And the Pan-Afrikan dialogues were very, very important. We couldn’t have done that without Professor Saki [Mafundikwa], who’s from the Pan Afrikan Design Institute. That connection was critical, and their presentations were very, very good. There was so much I didn’t know about the languages and alphabets that exist in Africa.
KS. You’ve mentioned ATypI’s conversations around sustainability — what does sustainability mean, or look like, for ATypI?
CL. It started with a discussion about conference goodie bags and their contents — we discussed the impact our conference had and decided to take action. As a global organization, we work to address the United Nations’ Sustainable Development Goals, and there are areas where we can make a difference.
Sustainability can be different things: it is not only environmental issues — it also means striving for equality between genders, ethnicities, geographic groups, ages, socioeconomically diverse groups, and more. We have to make it more sustainable for everyone. So we’re not driving in just one direction. We’re trying to include as much as we can. UN’s Agenda 2030 is not to be seen as an obstacle; it’s really a road map for innovation.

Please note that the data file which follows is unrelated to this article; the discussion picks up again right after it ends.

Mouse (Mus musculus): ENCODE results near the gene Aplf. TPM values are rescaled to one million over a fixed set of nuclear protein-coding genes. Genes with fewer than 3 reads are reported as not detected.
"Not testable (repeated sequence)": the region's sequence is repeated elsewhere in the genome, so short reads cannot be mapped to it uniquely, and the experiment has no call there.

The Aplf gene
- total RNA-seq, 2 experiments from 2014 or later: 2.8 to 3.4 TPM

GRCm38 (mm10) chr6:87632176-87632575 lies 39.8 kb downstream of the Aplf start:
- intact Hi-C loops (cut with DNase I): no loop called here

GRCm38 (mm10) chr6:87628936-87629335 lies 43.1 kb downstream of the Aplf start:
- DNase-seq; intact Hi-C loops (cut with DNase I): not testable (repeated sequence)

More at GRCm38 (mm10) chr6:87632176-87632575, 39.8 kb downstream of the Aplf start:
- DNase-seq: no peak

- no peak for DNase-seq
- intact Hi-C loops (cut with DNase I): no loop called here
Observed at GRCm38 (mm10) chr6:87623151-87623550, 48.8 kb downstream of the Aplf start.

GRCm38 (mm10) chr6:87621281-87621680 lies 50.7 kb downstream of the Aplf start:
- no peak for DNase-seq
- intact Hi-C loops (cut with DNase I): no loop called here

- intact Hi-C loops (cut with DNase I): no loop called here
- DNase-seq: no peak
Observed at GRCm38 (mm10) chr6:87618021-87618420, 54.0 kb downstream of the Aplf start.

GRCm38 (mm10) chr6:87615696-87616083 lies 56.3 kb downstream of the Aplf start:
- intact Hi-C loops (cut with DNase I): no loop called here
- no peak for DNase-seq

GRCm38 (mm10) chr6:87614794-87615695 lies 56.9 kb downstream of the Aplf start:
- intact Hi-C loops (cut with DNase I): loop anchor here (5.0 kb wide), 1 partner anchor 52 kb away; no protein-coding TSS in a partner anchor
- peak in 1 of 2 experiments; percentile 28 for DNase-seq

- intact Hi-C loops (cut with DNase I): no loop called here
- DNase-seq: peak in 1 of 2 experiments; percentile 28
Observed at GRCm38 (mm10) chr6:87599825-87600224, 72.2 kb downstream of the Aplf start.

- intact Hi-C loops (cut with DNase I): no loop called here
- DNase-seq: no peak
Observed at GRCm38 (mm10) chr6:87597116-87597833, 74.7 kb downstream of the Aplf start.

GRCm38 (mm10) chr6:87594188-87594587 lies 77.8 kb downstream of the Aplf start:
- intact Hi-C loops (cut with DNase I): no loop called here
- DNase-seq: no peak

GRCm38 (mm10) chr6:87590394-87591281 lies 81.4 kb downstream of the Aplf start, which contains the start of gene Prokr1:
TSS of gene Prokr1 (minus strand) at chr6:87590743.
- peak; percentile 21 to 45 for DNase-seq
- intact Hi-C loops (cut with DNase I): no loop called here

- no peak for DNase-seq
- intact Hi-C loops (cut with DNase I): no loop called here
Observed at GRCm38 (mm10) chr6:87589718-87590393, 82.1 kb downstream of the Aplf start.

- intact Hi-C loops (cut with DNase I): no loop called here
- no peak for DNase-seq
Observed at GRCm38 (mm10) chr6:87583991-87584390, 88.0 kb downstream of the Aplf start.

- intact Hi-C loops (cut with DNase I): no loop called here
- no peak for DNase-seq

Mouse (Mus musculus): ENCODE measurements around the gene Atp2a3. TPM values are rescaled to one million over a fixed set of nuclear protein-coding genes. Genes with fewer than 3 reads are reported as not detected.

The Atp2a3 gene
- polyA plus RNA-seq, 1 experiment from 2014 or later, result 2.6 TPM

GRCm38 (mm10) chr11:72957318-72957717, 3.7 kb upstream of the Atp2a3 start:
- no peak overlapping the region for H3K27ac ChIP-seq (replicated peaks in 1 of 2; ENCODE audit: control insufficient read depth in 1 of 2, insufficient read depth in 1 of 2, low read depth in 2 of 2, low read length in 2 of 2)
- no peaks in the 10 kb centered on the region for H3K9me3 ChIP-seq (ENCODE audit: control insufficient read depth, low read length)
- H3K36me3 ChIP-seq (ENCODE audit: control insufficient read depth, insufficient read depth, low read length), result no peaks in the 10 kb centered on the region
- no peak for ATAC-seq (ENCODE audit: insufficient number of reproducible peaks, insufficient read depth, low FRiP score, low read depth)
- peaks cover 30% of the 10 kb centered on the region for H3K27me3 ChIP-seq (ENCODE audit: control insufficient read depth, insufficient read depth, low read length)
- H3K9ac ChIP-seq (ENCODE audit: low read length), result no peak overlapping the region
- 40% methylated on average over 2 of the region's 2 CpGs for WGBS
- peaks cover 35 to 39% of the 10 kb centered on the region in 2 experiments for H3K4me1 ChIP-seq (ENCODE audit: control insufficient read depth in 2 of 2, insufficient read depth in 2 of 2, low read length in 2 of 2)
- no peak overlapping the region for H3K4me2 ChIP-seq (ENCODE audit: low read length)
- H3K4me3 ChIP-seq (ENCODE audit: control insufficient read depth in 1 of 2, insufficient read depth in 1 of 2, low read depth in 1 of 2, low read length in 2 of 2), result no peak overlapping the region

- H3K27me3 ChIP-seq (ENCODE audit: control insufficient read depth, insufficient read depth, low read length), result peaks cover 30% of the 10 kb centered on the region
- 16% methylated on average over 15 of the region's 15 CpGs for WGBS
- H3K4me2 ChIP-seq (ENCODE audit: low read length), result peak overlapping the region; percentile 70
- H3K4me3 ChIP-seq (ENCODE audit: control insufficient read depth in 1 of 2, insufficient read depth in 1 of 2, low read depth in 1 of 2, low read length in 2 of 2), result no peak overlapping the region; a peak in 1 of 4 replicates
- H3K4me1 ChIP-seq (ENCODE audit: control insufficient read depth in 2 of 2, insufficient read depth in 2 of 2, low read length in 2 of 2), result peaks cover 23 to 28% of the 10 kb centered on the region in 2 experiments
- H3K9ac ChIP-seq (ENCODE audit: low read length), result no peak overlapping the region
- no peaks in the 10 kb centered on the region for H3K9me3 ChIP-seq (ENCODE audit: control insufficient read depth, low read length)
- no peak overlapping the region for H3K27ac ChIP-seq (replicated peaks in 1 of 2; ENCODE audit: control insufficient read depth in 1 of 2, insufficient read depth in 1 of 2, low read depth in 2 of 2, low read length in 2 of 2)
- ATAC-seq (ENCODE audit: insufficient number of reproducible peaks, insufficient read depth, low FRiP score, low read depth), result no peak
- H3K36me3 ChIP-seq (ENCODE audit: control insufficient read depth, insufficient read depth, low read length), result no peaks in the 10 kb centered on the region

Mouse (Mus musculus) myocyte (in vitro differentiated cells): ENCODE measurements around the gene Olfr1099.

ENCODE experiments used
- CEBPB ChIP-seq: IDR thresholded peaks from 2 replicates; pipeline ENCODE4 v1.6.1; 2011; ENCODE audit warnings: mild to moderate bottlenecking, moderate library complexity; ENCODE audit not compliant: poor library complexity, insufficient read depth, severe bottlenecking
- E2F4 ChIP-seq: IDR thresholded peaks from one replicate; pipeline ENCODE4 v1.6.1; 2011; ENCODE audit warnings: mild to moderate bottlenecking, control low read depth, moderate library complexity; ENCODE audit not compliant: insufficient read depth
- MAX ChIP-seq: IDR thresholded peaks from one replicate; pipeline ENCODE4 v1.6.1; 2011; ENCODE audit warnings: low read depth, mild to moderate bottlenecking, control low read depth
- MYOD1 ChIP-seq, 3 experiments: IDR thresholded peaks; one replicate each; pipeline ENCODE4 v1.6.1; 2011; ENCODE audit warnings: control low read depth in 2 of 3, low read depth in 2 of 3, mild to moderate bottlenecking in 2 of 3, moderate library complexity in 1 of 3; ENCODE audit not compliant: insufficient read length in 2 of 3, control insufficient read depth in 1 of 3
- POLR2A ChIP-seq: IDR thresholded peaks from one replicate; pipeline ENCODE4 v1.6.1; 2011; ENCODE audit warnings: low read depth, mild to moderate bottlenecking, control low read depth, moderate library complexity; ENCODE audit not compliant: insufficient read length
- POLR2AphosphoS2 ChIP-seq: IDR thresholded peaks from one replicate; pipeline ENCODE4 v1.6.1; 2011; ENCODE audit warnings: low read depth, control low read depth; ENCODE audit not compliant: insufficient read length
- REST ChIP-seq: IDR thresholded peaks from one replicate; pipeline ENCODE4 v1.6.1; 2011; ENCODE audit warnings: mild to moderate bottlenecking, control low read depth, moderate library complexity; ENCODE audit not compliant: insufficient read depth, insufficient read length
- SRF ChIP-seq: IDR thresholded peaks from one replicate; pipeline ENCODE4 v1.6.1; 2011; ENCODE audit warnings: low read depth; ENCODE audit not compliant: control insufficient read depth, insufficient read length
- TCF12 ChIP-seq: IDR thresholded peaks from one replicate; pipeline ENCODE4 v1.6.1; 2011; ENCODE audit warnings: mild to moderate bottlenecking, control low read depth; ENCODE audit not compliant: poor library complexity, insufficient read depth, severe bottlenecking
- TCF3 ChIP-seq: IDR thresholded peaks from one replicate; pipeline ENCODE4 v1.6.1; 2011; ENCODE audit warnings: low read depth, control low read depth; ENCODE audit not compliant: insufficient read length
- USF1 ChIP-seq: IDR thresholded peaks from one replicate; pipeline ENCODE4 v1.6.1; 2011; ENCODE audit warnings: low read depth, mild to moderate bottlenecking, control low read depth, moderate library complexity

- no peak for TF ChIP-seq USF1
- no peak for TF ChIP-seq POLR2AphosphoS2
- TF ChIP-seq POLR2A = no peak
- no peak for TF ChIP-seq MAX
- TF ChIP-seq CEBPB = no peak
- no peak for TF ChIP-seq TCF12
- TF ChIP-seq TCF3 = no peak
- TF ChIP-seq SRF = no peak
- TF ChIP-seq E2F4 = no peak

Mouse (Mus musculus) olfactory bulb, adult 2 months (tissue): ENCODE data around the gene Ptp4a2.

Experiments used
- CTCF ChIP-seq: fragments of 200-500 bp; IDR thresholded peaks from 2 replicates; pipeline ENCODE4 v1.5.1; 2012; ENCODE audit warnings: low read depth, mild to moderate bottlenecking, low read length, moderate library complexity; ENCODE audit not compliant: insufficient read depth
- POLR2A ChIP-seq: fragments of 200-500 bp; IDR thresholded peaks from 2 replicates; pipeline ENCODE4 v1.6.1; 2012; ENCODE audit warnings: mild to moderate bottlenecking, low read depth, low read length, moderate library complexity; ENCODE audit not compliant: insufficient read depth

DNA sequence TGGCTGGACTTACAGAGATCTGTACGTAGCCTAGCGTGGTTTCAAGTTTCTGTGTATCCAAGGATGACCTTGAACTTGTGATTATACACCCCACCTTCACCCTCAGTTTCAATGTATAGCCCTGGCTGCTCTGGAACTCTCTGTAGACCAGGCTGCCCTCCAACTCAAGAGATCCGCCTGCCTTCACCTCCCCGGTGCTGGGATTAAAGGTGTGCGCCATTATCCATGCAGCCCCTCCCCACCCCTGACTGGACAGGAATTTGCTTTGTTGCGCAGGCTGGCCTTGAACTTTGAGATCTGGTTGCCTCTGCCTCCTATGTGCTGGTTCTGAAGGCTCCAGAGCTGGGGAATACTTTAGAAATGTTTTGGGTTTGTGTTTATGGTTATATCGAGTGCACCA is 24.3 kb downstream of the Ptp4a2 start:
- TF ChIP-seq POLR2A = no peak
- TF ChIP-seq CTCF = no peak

One of the things we’re working on now is the goals regarding inequality: to reach out wider, to include more people, to have better representation. This is not something that is a straight road; it’s something we have to work hard for. This year we got a new board, and excluding me, there are nine women and nine men on the board, which is excellent. Our board is fully gender-balanced. And it was the right time to have a woman president. We would like to also have gender balance among speakers, and we are working hard on that by encouraging more women to speak. We have a diverse group of reviewers to make sure we have diverse and balanced opinions for which presentations get selected.